Also, there was an Armenian character portrayed by the always great Stanley Tucci, and of course I loved the character, because of course I am biased, ha, ha, ha! But seriously, we need more “spotlight” and less “moonlight”.

Now I wish they’d make a movie about this whole #metoo movement, but with the truth. I hope they will expose all these “I had no idea” celebrities, who think that their condemning tweets and FB posts somehow make us all believe that they didn’t know. Oh for God’s sake, it’s Hollywood, the most toxic place in the world. Of course all of them knew. And of course almost all of them are guilty. One has to be a naive lamb to think that all those actors, actresses, directors and agents had no idea what was happening behind the not so closed doors.
Give me a break.

But of course Hollywood won’t admit it. They will probably make a movie about all that rape and sexual harassment, but will present themselves not as the predators that they are, but as some poor and innocent people who never knew. 

They knew, all of them knew.

The Amber Spyglass (His Dark Materials #3) by Philip Pullman

The Amber Spyglass (His Dark Materials, #3)The Amber Spyglass by Philip Pullman
My rating: 3 of 5 stars

Dear God, it’s over. I have no idea why the author turned one of the most interesting characters in a children’s literature into a weak, boring Mary-Sue. I lost the count of how many times the once strong-willed and bold Lyra said “Oh, Will,” “what shall we do, Will?” “Ahh, Will,” “please, Will.”
And I absolutely didn’t care about the uninteresting and blank Will. I loved Lyra, despite that she was a little lying rascal; she was a fun character. I understand that Pullman wanted to show her growth and change, but for some reason the daring Lyra went through so many dangers and troubles and turned into a wishy-washy 13 y.o. girl who couldn’t take a step without asking the brave and mighty Will what she had to do now.
I didn’t like anything about this book, and kept reading it just because I had loved (and still do) the first one. I didn’t like Mary Malone, the Mulefa, the Gallivespians, Balthamos and Baruch, the Spectres. I always liked Mrs Coultier, she was a great baddy, but Pullman spoiled her too. At least Serafina Pekkala was more or less her old self.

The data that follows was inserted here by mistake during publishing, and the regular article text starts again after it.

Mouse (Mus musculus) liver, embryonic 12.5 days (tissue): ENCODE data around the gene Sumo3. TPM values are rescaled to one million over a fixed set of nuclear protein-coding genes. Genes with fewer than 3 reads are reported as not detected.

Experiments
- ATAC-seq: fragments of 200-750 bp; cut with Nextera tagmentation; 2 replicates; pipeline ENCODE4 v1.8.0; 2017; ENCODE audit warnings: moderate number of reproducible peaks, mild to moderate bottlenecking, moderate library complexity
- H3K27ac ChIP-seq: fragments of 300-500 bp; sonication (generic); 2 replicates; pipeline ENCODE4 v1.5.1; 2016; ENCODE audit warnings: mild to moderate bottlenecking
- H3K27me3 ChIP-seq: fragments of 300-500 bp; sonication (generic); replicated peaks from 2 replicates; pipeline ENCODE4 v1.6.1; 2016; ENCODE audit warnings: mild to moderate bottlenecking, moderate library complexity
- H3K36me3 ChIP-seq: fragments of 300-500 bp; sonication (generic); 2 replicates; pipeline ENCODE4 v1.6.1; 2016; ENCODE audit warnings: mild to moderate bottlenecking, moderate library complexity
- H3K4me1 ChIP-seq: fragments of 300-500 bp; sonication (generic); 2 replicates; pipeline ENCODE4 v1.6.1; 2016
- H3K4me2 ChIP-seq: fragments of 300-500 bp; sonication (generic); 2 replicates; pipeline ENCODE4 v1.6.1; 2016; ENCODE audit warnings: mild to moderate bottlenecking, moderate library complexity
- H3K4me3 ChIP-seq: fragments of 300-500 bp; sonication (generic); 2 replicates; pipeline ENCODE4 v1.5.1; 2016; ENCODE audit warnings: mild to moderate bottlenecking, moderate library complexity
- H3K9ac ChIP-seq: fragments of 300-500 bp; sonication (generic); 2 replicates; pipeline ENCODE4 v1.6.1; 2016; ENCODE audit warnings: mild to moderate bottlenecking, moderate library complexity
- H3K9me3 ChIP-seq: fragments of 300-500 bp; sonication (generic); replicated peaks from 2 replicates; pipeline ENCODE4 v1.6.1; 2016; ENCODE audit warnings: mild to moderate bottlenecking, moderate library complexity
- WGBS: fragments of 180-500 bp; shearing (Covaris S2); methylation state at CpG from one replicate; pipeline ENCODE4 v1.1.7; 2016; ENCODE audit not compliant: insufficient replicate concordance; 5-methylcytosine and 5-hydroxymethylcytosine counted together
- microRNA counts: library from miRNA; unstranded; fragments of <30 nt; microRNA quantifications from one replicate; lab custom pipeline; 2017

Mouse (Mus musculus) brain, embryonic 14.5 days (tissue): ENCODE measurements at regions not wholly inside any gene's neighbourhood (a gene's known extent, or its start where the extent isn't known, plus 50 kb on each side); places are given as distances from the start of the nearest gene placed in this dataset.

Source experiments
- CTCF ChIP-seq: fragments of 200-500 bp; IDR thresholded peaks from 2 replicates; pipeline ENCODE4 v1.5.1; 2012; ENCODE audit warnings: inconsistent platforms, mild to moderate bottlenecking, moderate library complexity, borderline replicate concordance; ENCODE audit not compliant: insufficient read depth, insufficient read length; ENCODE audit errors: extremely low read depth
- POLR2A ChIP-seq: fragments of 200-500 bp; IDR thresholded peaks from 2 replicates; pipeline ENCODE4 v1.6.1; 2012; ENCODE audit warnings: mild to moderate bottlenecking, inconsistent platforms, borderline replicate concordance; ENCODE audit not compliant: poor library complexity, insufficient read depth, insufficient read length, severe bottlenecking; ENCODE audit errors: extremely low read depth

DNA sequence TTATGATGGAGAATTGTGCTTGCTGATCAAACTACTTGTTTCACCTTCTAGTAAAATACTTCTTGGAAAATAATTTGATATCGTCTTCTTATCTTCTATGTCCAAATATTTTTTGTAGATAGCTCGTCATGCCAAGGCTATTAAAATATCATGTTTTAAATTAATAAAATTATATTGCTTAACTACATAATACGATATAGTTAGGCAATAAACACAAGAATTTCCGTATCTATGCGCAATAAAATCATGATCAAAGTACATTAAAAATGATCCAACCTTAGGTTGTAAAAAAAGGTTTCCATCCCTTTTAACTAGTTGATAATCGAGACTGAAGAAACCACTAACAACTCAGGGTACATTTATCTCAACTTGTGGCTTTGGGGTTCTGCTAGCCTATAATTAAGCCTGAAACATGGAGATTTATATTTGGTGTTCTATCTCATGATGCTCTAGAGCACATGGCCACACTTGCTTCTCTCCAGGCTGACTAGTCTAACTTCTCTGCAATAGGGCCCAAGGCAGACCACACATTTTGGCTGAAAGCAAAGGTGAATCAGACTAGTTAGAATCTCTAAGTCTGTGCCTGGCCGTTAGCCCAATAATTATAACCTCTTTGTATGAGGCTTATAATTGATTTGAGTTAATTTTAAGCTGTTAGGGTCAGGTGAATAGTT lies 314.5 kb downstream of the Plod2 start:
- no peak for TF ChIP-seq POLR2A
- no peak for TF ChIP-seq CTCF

I liked the ending a bit, because I didn’t like Will and was glad to see him go back to his world. I might even read “Lyra’s Oxford”, because I’m still missing my Lyra from the first book and hope to meet her again.
Overall, I’m glad this book is over. Now I can start something new.

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Friday, March 30, 2018

Ready Player One by Ernest Cline

Ready Player One (Ready Player One, #1)Ready Player One by Ernest Cline
My rating: 4 of 5 stars

3.75 stars.
When I heard of the movie, I knew I was going to read this. It’s always fun to read the book, then watch the movie. I’m seeing the movie later today and hope it won’t disappoint. After all, it’s Spielberg.
The book is a lot of fun, and as a nerdish geek, I recognized a lot of the references and kept reading with a smile on my face. I thought the book was a young-adult novel, but there were a few instances of bad language and a couple of F bombs, so no, it’s not for kids. But it did read like a book for teens, even though the references from the 80’s that this book is full of, are meant for people in their 30’s and above.
The first part was a bit slow, and there were a lot of moments when I wanted to be over with the book and go read something else. But something changed with the second half. I loved most of it; it was full of action and tension.
I also liked the characters a lot. Their interactions reminded me of the days of internet chats, when you made friends online but had no way to know how they looked like. So many of my girlfriends in the 00’s were disappointed when they at last met face to face with their online boyfriends, ha, ha!
I liked Aech a lot. I did a foolish thing and checked the movie page during my reading, and it took away a great twist, but it was still fun to read the part with Aech’s and Parzival’s first meeting in real life. And the last page where Parzival and Art3mis at last met irl brought tears to my eyes.
The author’s hard work and research was present on every single page. It’s always a pleasure to read books full of so much effort and hard work. This is not a serious literature and it never claims to be one. It’s pure entertainment for the sake of entertainment. A geek’s dream come true. And it’s great to see that a person’s geekiness has paid off. The details about Halliday and Morrow’s life were so meticulous that they seemed to be real people with real biographies. Oasis was well-thought and sounded like a dream place for every geek in this world.
And considering that Steven Spielberg is directing Ready Player One, reading the phrase about Spielberg possibly directing Ladyhawk made me laugh out loud. Talk about life and unexpected possibilities.
Overall I liked this book a lot and am waiting to see the movie. My only complaint is that there was no word about my all-time favorite Mario Bros. And Zelda, too.
P.S. I found two grammatical errors. Even the trads aren’t immune to them.